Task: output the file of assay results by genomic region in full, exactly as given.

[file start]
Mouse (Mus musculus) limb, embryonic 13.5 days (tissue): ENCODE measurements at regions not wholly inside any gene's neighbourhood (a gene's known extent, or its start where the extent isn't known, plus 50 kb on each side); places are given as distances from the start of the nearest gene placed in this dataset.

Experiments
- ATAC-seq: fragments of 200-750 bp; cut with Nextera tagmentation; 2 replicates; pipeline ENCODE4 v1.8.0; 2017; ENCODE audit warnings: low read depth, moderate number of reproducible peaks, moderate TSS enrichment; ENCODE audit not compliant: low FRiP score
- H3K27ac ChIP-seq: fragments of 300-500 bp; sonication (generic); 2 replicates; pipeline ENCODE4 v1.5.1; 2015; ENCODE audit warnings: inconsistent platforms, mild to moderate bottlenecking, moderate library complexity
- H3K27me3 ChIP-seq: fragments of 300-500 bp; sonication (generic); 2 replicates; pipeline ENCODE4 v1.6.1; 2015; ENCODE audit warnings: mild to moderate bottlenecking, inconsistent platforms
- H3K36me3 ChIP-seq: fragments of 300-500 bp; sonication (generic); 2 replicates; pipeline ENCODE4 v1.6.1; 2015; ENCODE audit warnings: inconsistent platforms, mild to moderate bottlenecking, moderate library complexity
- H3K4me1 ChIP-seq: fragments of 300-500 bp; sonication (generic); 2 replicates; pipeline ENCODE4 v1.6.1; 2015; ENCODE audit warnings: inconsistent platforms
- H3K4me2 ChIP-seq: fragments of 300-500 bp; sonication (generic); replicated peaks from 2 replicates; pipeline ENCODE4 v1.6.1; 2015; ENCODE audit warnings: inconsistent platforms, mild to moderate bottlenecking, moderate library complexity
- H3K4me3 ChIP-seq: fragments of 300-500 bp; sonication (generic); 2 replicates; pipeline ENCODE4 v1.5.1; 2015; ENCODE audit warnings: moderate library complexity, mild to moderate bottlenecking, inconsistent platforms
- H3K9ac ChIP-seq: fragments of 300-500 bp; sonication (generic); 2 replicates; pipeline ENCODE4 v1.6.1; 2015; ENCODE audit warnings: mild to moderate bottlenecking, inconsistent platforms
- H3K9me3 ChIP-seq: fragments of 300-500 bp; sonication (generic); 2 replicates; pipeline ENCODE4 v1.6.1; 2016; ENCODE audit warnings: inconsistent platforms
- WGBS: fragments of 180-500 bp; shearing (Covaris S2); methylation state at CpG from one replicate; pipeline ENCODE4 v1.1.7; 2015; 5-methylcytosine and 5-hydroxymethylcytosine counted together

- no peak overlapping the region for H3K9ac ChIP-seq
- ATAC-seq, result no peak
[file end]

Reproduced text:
Mouse (Mus musculus) limb, embryonic 13.5 days (tissue): ENCODE measurements at regions not wholly inside any gene's neighbourhood (a gene's known extent, or its start where the extent isn't known, plus 50 kb on each side); places are given as distances from the start of the nearest gene placed in this dataset.

Experiments
- ATAC-seq: fragments of 200-750 bp; cut with Nextera tagmentation; 2 replicates; pipeline ENCODE4 v1.8.0; 2017; ENCODE audit warnings: low read depth, moderate number of reproducible peaks, moderate TSS enrichment; ENCODE audit not compliant: low FRiP score
- H3K27ac ChIP-seq: fragments of 300-500 bp; sonication (generic); 2 replicates; pipeline ENCODE4 v1.5.1; 2015; ENCODE audit warnings: inconsistent platforms, mild to moderate bottlenecking, moderate library complexity
- H3K27me3 ChIP-seq: fragments of 300-500 bp; sonication (generic); 2 replicates; pipeline ENCODE4 v1.6.1; 2015; ENCODE audit warnings: mild to moderate bottlenecking, inconsistent platforms
- H3K36me3 ChIP-seq: fragments of 300-500 bp; sonication (generic); 2 replicates; pipeline ENCODE4 v1.6.1; 2015; ENCODE audit warnings: inconsistent platforms, mild to moderate bottlenecking, moderate library complexity
- H3K4me1 ChIP-seq: fragments of 300-500 bp; sonication (generic); 2 replicates; pipeline ENCODE4 v1.6.1; 2015; ENCODE audit warnings: inconsistent platforms
- H3K4me2 ChIP-seq: fragments of 300-500 bp; sonication (generic); replicated peaks from 2 replicates; pipeline ENCODE4 v1.6.1; 2015; ENCODE audit warnings: inconsistent platforms, mild to moderate bottlenecking, moderate library complexity
- H3K4me3 ChIP-seq: fragments of 300-500 bp; sonication (generic); 2 replicates; pipeline ENCODE4 v1.5.1; 2015; ENCODE audit warnings: moderate library complexity, mild to moderate bottlenecking, inconsistent platforms
- H3K9ac ChIP-seq: fragments of 300-500 bp; sonication (generic); 2 replicates; pipeline ENCODE4 v1.6.1; 2015; ENCODE audit warnings: mild to moderate bottlenecking, inconsistent platforms
- H3K9me3 ChIP-seq: fragments of 300-500 bp; sonication (generic); 2 replicates; pipeline ENCODE4 v1.6.1; 2016; ENCODE audit warnings: inconsistent platforms
- WGBS: fragments of 180-500 bp; shearing (Covaris S2); methylation state at CpG from one replicate; pipeline ENCODE4 v1.1.7; 2015; 5-methylcytosine and 5-hydroxymethylcytosine counted together

- no peak overlapping the region for H3K9ac ChIP-seq
- ATAC-seq, result no peak